Send by email

your name: email to: message:
Username: Email: Password: Confirm Password:
Login with
Confirming registration ...

Edit your profile:

Country: Town: State:
Gender: Birthday:
Email: Web:
How do you describe yourself:
Password: New password: Repite password:

Thursday, May 17, 2018

The cyberattack in Mexico


The coffers of Mexican banks have suffered a million-dollar blow. A group of hackers have stolen several million pesos in an operation that could well be a script for television or cinema. The top officials delayed the report on this matter and many clients believe this was not respectful. Some actions are already being taken.

The banking system of Mexico has entered a crisis after being victim of a millionaire cyberattack. The problems in transactions because of the theft of several million pesos, through an attack on the online banking systems of five financial institutions, has affected a yet unknown number of people. Delays in the deposit of payroll, difficulties to access online accounts or the impossibility of electronic transfers are some of the most common complaints that users have for a couple of weeks.

The Bank of Mexico acknowledged on Monday that the robbers made hundreds of moves from the electronic system to several phantom accounts in various financial institutions and then withdrew the cash in branches. Although the authorities have not revealed the total amount of the theft, the first estimates show a lot of 400 million pesos (20 million dollars). Banorte - the second largest bank in the country - has reported that 150 million pesos (7.5 million dollars) were taken from its coffers.

The robbery occurred on April 27 and since then the System of Interbank Electronic Payments (SPEI) has slowed down. The central bank explained that this is because when detecting strange movements in the system, the board of directors implemented an emergency plan to connect the banks directly with the SPEI, leaving out the providers that usually operate the service. The banks have assured their clients that even if the operations are slow or stop working temporarily, their money is safe in their accounts. Reassuring?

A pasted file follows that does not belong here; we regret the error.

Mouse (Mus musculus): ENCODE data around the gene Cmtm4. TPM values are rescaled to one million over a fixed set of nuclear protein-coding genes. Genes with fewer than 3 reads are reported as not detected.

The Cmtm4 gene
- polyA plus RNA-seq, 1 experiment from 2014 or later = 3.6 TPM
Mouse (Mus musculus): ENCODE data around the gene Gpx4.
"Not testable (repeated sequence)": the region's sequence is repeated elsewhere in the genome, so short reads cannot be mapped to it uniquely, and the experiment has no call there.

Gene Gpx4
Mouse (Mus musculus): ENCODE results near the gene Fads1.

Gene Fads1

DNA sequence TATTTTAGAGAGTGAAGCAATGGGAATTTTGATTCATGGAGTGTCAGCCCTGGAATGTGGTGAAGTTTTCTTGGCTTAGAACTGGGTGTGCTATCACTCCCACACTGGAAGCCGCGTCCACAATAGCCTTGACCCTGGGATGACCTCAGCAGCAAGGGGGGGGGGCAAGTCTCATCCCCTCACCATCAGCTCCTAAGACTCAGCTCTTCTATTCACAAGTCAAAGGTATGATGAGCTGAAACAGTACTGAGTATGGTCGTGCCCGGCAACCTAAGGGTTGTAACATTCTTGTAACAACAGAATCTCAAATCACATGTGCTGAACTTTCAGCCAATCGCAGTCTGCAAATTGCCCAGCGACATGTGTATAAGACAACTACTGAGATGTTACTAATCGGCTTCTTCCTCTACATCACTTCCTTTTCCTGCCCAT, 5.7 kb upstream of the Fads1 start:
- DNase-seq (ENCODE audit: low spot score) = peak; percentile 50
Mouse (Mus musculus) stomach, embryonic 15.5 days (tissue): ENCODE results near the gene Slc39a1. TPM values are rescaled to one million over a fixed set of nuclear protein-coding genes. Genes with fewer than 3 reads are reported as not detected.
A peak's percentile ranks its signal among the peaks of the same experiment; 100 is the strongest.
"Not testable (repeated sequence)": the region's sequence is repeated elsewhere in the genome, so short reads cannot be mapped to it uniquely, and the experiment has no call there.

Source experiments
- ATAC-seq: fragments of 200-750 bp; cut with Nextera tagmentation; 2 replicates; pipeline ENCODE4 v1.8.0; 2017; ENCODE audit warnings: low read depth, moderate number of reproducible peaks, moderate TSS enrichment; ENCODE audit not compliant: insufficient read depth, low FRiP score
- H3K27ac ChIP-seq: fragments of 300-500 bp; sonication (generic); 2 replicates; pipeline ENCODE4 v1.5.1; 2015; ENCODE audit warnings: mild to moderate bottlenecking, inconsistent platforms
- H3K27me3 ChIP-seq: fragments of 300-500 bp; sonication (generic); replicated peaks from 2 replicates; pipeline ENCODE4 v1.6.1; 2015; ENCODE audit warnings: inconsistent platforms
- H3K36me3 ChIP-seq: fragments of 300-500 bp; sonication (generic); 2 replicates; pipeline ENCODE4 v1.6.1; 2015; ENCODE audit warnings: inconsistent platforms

"It's not the users' fault if there was a robbery and all this tells us about how vulnerable the banking system is," says Paola Palazón, director of a magazine in Mexico City. Palazón says she started having problems with her Banorte account the last days of April. "There were several days when I could not make transfers," she says. When trying to make them online the system accused an error. These problems affected her in a special way because Palazón was organizing an event with Mexican designers and just in those days she needed to pay the suppliers. "The system was normalized on time, but I got ready to get the money and pay them in cash," she says to El país. The financial authorities took 15 days to publicly acknowledge that the cyberattack occurred. During those weeks some financial publications reported on the failures in the online systems of some banks, but at no time were the account holders informed of the reasons behind it. Palazón, for example, received part of the payroll payment two days later than usual. Beyond the problems she has faced, Palazón has complained that the bank took days to admit that the problems were a consequence of the cyberattack. "It seemed to me a lack of respect from the banks. There has not been an explanation of what happened yesterday."

The Bank of Mexico has announced, because of this situation, the creation of the Cybersecurity directorate in that institution to monitor the electronic operations. In addition, it has reported that the review of some transactions will delay its execution time and that withdrawals in cash derived from electronic transactions, greater than 50,000 pesos ($ 2,500), cannot be made on the same day.